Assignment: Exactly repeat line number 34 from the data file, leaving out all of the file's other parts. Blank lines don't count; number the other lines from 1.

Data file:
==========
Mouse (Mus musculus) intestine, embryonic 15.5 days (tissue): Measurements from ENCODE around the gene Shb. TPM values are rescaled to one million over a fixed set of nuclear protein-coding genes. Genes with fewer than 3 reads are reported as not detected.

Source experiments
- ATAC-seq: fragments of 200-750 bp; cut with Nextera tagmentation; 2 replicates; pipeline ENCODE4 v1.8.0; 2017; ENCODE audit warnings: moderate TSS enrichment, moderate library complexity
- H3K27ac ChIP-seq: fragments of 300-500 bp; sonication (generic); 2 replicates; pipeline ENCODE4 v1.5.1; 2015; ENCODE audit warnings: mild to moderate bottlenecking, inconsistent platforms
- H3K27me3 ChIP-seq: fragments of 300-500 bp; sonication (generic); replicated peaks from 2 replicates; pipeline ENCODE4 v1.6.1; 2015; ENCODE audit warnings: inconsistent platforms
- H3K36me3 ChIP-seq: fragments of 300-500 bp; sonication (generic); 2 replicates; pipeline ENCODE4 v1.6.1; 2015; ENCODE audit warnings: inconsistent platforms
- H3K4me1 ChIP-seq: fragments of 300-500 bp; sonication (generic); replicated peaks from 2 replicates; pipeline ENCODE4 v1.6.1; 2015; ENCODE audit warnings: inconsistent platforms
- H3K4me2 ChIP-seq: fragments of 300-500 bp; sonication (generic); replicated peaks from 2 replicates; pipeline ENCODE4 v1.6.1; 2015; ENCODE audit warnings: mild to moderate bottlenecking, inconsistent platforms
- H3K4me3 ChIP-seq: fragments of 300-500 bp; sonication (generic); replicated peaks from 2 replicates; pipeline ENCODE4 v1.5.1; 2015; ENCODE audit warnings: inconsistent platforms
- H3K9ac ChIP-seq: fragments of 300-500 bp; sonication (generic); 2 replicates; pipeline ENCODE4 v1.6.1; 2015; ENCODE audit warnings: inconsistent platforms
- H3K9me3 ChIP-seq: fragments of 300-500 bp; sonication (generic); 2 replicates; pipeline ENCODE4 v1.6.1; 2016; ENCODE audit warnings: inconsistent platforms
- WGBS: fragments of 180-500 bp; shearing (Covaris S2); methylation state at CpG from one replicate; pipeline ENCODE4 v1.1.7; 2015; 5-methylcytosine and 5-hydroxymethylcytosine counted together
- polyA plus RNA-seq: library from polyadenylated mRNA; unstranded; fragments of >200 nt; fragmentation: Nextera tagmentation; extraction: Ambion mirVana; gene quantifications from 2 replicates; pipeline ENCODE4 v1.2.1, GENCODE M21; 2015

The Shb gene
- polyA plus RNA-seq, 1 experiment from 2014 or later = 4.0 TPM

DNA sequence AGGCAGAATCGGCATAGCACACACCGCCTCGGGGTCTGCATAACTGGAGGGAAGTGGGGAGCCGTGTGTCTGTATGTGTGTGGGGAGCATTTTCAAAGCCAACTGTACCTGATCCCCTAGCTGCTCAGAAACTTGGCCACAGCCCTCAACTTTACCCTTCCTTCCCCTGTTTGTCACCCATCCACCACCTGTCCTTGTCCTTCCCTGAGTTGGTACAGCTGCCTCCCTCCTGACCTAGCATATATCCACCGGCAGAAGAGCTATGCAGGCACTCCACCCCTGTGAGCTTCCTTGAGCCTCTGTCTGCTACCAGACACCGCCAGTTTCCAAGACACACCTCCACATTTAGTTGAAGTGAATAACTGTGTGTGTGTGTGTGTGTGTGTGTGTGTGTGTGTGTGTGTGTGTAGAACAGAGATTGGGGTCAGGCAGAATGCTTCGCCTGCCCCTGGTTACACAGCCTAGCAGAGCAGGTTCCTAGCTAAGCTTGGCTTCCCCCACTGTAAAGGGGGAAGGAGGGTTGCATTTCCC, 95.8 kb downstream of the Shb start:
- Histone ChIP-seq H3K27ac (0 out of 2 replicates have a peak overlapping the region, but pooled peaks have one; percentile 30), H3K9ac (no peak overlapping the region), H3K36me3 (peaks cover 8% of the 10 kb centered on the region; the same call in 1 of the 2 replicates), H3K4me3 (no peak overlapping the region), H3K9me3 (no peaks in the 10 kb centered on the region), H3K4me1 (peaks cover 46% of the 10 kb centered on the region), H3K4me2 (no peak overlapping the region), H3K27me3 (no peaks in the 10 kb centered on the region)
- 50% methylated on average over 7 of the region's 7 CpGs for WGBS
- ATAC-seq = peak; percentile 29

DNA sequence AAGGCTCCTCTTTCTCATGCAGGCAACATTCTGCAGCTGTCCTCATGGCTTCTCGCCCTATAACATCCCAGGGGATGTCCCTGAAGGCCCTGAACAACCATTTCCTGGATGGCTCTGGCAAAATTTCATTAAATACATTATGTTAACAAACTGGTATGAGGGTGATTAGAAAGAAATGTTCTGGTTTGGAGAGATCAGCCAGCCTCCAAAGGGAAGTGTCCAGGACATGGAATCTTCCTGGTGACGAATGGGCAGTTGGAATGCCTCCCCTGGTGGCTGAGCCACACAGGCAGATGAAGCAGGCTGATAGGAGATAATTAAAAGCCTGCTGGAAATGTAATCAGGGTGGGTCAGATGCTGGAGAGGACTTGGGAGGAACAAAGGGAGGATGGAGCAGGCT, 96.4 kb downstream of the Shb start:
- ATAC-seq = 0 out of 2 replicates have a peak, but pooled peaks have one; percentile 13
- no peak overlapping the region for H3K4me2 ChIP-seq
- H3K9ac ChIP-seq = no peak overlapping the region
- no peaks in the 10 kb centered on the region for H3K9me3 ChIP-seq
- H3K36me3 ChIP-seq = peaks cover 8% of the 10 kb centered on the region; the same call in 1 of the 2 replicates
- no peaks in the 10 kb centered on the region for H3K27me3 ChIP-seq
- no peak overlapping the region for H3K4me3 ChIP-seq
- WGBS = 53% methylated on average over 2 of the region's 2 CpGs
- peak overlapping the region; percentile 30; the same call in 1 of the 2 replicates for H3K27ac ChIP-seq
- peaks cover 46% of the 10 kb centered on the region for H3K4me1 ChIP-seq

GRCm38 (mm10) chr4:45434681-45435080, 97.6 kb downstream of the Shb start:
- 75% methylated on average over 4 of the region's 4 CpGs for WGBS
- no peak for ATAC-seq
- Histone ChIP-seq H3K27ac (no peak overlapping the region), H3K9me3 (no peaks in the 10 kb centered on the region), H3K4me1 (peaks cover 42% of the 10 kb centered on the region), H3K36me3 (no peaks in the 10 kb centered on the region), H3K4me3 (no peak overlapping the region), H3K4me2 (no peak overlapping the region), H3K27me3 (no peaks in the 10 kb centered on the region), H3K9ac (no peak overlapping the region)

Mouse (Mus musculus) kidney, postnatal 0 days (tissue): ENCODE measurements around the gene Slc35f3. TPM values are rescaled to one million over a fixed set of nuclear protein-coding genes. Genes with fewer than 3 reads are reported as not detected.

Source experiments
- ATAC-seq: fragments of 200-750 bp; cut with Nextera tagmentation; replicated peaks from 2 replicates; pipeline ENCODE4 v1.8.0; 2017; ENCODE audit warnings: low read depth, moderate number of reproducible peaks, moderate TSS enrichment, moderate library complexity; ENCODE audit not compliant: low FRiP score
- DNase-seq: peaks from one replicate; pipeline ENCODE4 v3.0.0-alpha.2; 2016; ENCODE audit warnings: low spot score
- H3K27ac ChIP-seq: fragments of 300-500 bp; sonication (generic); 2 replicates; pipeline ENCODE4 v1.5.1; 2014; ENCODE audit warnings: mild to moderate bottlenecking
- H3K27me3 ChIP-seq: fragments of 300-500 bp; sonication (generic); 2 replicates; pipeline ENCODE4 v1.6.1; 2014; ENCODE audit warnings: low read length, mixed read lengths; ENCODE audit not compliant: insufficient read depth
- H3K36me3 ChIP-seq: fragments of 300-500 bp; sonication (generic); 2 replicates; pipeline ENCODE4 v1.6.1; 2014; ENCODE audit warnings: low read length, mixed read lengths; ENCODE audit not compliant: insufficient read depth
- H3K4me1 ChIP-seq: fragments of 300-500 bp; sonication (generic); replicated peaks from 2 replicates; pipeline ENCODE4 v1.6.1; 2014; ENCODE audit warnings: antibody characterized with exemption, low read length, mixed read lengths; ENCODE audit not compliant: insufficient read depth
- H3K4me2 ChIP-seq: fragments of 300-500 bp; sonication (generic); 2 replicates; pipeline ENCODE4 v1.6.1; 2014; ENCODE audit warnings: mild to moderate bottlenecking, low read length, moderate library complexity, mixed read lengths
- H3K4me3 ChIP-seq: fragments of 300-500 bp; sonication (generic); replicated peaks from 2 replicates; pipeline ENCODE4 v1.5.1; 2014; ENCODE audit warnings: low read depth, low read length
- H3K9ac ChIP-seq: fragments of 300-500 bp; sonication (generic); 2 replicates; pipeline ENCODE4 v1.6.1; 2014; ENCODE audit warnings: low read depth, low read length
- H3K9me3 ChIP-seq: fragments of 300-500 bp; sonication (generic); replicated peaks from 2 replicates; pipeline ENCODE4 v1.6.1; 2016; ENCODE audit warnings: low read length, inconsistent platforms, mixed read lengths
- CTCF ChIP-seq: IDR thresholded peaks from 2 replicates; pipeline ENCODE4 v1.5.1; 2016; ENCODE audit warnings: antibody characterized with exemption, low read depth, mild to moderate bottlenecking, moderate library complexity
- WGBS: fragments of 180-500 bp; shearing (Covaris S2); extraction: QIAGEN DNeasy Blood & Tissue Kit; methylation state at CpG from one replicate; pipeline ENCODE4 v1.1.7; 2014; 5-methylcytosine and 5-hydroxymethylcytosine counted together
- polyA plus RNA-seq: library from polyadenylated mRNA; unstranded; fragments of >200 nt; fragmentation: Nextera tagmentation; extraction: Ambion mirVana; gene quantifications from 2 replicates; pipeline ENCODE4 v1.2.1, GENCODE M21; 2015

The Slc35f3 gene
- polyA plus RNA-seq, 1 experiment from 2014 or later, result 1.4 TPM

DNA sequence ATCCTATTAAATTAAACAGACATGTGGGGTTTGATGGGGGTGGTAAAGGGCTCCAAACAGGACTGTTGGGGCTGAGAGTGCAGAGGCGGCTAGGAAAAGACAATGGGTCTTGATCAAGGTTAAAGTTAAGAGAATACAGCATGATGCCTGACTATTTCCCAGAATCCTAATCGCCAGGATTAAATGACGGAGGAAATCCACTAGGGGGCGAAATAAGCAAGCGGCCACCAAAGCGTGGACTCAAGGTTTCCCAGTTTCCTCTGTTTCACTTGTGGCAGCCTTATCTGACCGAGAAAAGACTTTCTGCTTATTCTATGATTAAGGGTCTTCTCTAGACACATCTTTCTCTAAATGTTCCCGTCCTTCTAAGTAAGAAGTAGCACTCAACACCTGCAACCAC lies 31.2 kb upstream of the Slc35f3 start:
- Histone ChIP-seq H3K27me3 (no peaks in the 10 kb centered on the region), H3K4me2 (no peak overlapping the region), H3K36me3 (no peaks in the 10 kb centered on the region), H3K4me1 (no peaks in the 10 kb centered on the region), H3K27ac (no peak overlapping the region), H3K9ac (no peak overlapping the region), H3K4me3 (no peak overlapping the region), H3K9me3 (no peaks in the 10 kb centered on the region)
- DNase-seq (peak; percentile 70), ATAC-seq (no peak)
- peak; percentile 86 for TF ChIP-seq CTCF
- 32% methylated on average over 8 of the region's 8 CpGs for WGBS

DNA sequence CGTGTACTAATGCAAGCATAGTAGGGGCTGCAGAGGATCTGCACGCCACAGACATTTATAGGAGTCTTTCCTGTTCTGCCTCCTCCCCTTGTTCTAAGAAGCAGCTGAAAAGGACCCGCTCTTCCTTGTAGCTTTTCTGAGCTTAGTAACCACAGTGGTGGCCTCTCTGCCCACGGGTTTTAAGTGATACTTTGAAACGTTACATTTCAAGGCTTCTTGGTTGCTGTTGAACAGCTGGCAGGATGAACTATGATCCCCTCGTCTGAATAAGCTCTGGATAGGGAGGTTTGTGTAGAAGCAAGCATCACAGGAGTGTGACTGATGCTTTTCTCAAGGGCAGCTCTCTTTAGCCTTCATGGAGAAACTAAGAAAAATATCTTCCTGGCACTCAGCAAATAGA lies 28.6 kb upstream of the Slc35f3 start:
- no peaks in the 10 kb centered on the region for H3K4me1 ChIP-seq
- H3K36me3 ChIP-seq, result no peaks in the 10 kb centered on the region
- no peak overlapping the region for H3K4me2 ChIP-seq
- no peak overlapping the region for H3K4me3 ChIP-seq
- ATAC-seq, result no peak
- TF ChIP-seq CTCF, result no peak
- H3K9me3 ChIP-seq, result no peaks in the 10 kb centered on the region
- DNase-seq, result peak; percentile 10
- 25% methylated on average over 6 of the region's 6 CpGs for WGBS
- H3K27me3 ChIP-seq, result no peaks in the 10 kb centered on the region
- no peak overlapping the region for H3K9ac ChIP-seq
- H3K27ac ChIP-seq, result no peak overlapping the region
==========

- Histone ChIP-seq H3K27ac (no peak overlapping the region), H3K9me3 (no peaks in the 10 kb centered on the region), H3K4me1 (peaks cover 42% of the 10 kb centered on the region), H3K36me3 (no peaks in the 10 kb centered on the region), H3K4me3 (no peak overlapping the region), H3K4me2 (no peak overlapping the region), H3K27me3 (no peaks in the 10 kb centered on the region), H3K9ac (no peak overlapping the region)